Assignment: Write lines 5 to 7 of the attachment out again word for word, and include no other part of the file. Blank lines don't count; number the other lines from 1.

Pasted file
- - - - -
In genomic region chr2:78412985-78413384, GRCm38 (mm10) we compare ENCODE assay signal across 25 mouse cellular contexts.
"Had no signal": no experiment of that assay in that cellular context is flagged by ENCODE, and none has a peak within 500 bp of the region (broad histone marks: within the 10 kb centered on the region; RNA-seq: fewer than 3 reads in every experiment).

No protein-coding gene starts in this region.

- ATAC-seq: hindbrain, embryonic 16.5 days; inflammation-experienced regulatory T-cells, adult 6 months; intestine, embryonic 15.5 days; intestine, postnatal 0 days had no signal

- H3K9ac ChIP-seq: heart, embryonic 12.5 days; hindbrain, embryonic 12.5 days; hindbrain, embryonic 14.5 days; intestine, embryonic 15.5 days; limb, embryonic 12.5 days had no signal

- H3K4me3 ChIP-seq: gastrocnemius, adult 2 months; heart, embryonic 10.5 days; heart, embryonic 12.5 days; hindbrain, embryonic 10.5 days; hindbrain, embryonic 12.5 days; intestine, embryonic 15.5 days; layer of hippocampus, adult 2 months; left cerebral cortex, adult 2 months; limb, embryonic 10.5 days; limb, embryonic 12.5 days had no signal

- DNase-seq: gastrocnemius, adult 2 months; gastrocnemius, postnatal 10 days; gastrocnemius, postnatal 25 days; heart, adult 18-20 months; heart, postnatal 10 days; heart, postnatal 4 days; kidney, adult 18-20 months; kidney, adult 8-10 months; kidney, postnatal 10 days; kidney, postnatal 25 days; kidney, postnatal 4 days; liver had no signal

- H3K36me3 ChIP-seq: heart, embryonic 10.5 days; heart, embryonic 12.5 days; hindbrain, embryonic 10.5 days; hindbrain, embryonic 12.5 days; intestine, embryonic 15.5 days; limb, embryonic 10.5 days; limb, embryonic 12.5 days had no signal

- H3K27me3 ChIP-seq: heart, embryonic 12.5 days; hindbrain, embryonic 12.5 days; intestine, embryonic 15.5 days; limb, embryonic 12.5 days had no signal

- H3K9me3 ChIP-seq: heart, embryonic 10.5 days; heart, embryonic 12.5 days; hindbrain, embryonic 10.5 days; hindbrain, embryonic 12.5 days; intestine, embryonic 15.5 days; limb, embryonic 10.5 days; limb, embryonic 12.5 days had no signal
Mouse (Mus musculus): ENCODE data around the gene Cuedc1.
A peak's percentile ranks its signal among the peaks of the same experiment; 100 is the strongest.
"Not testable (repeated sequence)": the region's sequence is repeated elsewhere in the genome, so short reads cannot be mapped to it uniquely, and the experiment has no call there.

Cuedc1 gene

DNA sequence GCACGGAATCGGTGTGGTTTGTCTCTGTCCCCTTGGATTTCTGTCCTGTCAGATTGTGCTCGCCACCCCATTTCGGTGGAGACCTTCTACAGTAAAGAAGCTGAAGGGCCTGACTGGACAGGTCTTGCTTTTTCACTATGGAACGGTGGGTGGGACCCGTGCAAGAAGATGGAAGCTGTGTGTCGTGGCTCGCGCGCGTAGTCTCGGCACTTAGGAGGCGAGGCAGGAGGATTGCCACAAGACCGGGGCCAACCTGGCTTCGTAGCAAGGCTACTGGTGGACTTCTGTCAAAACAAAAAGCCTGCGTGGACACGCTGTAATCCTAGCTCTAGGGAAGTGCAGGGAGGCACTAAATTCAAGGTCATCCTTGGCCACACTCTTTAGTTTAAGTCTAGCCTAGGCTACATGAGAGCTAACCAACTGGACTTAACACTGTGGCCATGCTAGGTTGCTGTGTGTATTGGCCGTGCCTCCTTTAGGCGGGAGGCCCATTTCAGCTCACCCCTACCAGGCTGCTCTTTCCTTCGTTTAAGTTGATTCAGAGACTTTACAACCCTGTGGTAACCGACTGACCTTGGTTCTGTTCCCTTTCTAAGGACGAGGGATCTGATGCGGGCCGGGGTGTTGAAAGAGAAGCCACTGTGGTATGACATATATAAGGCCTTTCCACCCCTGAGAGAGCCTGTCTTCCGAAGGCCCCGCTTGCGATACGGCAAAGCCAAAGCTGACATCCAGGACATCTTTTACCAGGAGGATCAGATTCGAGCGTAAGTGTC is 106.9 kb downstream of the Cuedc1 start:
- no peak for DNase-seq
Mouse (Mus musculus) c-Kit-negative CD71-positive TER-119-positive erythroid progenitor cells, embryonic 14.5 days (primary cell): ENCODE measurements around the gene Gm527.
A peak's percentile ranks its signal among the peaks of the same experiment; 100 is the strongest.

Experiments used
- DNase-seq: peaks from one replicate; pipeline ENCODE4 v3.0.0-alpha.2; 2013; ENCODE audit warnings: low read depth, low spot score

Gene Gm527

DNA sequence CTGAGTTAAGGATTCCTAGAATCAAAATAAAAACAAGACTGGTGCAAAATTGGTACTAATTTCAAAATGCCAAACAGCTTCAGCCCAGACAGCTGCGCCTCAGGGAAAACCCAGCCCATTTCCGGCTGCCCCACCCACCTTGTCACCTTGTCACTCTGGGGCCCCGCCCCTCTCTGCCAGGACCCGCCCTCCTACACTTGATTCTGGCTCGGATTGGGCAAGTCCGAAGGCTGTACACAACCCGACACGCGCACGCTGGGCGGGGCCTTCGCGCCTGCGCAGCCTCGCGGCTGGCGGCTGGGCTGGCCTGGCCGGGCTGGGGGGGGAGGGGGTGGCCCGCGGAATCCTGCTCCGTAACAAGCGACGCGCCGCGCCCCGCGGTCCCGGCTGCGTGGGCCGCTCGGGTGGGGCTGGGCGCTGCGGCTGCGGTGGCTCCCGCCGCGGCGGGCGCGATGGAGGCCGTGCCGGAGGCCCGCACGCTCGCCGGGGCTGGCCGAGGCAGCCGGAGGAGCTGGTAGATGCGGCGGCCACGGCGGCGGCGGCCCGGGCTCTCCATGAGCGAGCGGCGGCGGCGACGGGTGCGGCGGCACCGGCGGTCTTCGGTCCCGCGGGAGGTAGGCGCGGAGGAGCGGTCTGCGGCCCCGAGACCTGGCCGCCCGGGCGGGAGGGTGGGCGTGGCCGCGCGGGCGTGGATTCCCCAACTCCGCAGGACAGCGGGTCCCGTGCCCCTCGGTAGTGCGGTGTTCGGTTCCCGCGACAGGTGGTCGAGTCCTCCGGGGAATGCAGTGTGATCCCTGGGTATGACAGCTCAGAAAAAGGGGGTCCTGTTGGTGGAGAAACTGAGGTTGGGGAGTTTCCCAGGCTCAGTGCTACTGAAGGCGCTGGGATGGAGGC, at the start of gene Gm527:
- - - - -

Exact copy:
- H3K9ac ChIP-seq: heart, embryonic 12.5 days; hindbrain, embryonic 12.5 days; hindbrain, embryonic 14.5 days; intestine, embryonic 15.5 days; limb, embryonic 12.5 days had no signal

- H3K4me3 ChIP-seq: gastrocnemius, adult 2 months; heart, embryonic 10.5 days; heart, embryonic 12.5 days; hindbrain, embryonic 10.5 days; hindbrain, embryonic 12.5 days; intestine, embryonic 15.5 days; layer of hippocampus, adult 2 months; left cerebral cortex, adult 2 months; limb, embryonic 10.5 days; limb, embryonic 12.5 days had no signal

- DNase-seq: gastrocnemius, adult 2 months; gastrocnemius, postnatal 10 days; gastrocnemius, postnatal 25 days; heart, adult 18-20 months; heart, postnatal 10 days; heart, postnatal 4 days; kidney, adult 18-20 months; kidney, adult 8-10 months; kidney, postnatal 10 days; kidney, postnatal 25 days; kidney, postnatal 4 days; liver had no signal